The Colorado Rockies are stuck in a purple purgatory

Jul 25, 2022; Milwaukee, Wisconsin, USA; Colorado Rockies designated hitter Charlie Blackmon (19) reacts after striking out during the third inning against the Milwaukee Brewers at American Family Field. Mandatory Credit: Jeff Hanisch-USA TODAY Sports
Jul 25, 2022; Milwaukee, Wisconsin, USA; Colorado Rockies designated hitter Charlie Blackmon (19) reacts after striking out during the third inning against the Milwaukee Brewers at American Family Field. Mandatory Credit: Jeff Hanisch-USA TODAY Sports /

Another trade deadline has passed. Another year of inexcusable inaction from the Colorado Rockies front office when they had tangible pieces that would be appetizing to many contenders. It’s a surprise to many who only focus on the Rockies from a national level, but it was disappointingly expected by much of the Rockies’ fanbase.

“This is who we are,” Colorado Rockies general manager Bill Schmidt said on Tuesday night about his inaction. He went on to describe how the Rockies “can’t keep up with the Joneses” and that they’re going to do the best they can with the resources they have.

While the Colorado Rockies sat still, two of their major competitors in the NL West made moves to compete and improve their teams.

We’re looking at you, Dodgers (an annual example of being effective buyers) and Padres (just trading for generational talents like Juan Soto, nothing big really).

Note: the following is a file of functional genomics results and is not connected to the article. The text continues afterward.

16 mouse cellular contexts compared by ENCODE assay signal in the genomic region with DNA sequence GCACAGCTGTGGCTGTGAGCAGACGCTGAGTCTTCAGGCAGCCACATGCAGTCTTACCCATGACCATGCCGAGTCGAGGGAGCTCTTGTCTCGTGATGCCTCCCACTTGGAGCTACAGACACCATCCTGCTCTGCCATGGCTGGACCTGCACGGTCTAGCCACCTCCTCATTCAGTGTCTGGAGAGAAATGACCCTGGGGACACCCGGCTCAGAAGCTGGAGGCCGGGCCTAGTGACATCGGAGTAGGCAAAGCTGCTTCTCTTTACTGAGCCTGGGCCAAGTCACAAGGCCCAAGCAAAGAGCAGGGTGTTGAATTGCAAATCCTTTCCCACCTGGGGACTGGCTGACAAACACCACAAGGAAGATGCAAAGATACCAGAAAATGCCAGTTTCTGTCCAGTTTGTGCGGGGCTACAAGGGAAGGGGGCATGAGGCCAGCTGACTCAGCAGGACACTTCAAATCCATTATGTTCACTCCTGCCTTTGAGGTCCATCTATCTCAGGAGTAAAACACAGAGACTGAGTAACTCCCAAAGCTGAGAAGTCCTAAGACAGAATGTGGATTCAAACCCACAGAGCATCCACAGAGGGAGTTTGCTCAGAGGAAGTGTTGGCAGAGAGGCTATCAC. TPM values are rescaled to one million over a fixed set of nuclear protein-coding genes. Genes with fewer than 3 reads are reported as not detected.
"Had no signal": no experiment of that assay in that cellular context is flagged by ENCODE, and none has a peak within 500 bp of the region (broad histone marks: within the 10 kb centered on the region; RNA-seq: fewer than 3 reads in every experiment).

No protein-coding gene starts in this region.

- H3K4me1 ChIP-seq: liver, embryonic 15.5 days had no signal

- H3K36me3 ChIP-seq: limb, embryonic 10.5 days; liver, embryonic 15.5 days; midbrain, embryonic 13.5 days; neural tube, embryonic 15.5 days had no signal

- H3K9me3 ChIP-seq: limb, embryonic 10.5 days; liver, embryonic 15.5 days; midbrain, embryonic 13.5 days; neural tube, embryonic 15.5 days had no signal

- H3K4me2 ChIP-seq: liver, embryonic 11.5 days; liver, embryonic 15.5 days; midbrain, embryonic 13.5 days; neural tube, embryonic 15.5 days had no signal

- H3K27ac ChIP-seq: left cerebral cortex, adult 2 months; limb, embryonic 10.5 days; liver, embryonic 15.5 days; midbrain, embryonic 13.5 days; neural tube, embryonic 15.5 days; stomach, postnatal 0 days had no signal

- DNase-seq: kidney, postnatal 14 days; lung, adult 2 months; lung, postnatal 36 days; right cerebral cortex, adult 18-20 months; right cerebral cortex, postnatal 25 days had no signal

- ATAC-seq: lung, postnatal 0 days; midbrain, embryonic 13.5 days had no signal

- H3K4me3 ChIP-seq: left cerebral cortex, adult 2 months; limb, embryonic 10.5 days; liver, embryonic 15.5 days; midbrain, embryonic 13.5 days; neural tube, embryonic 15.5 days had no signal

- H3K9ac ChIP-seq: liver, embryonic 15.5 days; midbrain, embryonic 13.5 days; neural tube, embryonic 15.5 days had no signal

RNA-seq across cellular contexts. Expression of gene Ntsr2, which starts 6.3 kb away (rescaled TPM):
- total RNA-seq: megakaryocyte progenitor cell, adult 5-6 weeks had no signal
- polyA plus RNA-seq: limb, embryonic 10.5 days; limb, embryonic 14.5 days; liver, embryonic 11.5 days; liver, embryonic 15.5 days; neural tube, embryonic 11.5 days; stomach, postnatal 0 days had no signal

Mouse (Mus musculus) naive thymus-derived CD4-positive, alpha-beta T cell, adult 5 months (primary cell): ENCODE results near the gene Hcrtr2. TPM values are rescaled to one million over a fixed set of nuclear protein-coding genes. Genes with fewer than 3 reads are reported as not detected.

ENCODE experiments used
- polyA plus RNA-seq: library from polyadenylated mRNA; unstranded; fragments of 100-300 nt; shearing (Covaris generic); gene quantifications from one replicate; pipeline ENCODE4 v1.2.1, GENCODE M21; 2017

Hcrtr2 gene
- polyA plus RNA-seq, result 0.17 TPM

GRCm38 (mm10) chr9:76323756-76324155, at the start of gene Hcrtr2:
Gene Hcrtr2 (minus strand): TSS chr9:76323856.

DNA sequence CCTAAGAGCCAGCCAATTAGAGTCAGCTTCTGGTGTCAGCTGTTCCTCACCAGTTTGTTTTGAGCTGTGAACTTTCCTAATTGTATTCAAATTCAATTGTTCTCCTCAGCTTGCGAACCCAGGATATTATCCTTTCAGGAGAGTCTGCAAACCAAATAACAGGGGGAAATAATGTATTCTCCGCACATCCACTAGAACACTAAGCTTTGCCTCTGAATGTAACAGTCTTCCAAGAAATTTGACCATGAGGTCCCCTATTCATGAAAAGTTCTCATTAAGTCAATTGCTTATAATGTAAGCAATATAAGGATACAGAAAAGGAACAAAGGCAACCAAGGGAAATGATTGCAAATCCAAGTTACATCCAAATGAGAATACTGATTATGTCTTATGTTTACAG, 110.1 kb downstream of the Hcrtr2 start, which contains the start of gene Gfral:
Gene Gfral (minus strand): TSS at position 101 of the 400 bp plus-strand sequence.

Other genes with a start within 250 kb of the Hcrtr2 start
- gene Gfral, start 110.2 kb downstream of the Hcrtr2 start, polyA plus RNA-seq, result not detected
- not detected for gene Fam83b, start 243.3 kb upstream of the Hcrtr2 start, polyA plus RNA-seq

But what about the part about the Rockies just aren’t financially in a situation where they can make moves to compete? It shows a complete misunderstanding of what fans’ expectations are for this team when it comes to making trades. Not even the fans who watch the Rockies through the deepest shade of purple-colored glasses expected the Rockies to be buyers. Rather, it made more than enough sense to sell.

Last season’s trade deadline was one of the most egregious acts of inaction a Major League front office could have ever taken. Just a catastrophic failure of events by trading neither of Jon Gray or Trevor Story, both being on expiring contracts and both not being a guarantee that they’d return. In Story’s case, it was the worst-kept secret in baseball that there was a less than microscopic chance that Story returned.

But Gray expressed interest in staying, so the assumption was the Rockies would do what they can to ensure he stayed in Colorado. But they slacked, didn’t offer him what he was worth, and ultimately Gray chose to sign elsewhere, compounding the negative perception the front office already had by bungling the relationship with Nolan Arenado (leading to his departure) and not really making any effort to get any type of value out of a Story trade (the compensatory pick was their value, but it’s hard to believe that was all Story was worth).

It gets even worse when it was made public that the Rockies’ front office was reportedly fuming behind closed doors because Gray’s agent was looking for better deal instead of just going with the one offer that the Rockies offered Gray (you know, Negotiating 101 kind of stuff):

With Schmidt taking over midseason for Jeff Bridich, there was a bit of reason to believe maybe the inaction in 2021 was due to him not being as acclimated to a GM role as he should be for a trade deadline due to just not having enough time. But this season confirms it … the Rockies are just ignorantly inadequate when it comes to improving the team at the deadline, no matter who’s in the GM role.